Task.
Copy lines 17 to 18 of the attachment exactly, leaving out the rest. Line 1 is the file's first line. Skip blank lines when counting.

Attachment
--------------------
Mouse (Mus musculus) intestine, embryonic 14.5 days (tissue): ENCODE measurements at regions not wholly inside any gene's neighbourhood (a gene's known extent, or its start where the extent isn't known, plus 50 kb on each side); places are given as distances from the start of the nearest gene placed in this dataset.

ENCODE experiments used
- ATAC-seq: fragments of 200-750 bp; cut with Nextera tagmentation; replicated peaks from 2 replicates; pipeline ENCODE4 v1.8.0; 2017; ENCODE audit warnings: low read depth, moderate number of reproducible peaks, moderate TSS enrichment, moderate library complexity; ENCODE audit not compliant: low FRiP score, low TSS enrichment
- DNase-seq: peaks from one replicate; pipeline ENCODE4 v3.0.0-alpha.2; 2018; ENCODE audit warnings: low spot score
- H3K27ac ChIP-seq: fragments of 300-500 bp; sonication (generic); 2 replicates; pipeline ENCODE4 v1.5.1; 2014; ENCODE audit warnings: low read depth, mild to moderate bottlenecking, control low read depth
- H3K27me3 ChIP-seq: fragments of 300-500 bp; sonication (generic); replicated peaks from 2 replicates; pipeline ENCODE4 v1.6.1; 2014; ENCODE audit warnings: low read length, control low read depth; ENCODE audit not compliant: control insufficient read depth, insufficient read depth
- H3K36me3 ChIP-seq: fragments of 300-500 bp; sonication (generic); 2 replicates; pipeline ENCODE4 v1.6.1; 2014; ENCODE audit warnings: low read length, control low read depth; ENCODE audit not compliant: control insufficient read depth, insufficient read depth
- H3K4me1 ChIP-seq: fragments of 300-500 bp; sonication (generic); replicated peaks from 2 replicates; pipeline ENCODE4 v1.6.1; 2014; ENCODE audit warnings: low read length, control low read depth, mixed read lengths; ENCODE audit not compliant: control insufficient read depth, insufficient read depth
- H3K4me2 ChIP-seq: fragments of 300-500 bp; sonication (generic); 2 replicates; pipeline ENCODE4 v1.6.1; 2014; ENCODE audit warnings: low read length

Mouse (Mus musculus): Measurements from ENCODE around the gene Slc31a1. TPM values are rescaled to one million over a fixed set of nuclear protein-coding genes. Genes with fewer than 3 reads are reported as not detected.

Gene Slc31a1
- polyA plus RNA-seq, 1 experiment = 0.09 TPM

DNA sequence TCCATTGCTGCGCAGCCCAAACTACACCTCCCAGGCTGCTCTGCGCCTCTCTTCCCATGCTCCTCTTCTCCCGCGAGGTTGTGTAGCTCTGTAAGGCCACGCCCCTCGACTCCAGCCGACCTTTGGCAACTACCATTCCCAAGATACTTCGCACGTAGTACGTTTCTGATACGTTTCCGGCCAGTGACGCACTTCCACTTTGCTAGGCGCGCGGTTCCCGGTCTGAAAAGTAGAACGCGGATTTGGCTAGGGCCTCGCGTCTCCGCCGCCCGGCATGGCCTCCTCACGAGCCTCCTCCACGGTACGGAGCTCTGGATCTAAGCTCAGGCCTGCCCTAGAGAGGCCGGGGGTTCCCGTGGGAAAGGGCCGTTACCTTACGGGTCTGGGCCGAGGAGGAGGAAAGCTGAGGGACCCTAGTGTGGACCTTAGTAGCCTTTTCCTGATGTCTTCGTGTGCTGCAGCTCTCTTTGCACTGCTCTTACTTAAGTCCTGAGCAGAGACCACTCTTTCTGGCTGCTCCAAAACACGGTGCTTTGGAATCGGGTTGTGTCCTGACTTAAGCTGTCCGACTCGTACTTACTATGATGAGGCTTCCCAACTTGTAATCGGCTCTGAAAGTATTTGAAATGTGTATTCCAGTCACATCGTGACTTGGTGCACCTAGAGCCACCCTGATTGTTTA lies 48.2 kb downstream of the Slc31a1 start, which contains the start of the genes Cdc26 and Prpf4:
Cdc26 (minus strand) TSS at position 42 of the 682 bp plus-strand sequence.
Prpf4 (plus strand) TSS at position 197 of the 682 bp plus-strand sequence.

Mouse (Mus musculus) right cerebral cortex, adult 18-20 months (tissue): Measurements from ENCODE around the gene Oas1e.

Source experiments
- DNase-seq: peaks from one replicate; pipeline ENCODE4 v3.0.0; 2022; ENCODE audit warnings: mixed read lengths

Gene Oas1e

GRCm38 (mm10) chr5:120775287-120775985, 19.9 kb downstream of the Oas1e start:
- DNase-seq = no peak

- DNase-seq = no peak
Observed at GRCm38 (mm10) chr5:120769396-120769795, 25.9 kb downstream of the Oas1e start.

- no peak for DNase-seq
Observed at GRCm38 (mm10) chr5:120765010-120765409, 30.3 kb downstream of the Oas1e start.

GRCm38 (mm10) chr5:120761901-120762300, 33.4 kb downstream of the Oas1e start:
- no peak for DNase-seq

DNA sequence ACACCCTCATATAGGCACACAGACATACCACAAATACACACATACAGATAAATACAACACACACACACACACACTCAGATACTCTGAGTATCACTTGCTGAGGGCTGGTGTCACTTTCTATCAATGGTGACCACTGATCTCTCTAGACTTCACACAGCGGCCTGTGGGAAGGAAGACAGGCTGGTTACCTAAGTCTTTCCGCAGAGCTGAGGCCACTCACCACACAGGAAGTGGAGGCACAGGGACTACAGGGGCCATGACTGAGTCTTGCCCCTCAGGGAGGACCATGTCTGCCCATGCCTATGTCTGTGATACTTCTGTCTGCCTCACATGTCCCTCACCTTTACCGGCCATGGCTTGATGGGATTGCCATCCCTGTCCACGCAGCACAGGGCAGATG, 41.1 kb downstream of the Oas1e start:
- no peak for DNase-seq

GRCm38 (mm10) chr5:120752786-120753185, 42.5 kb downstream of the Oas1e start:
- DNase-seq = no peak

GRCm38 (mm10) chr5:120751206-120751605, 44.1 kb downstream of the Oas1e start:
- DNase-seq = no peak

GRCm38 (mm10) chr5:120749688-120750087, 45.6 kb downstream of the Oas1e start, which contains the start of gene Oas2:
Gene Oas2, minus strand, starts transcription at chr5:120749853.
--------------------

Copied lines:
Source experiments
- DNase-seq: peaks from one replicate; pipeline ENCODE4 v3.0.0; 2022; ENCODE audit warnings: mixed read lengths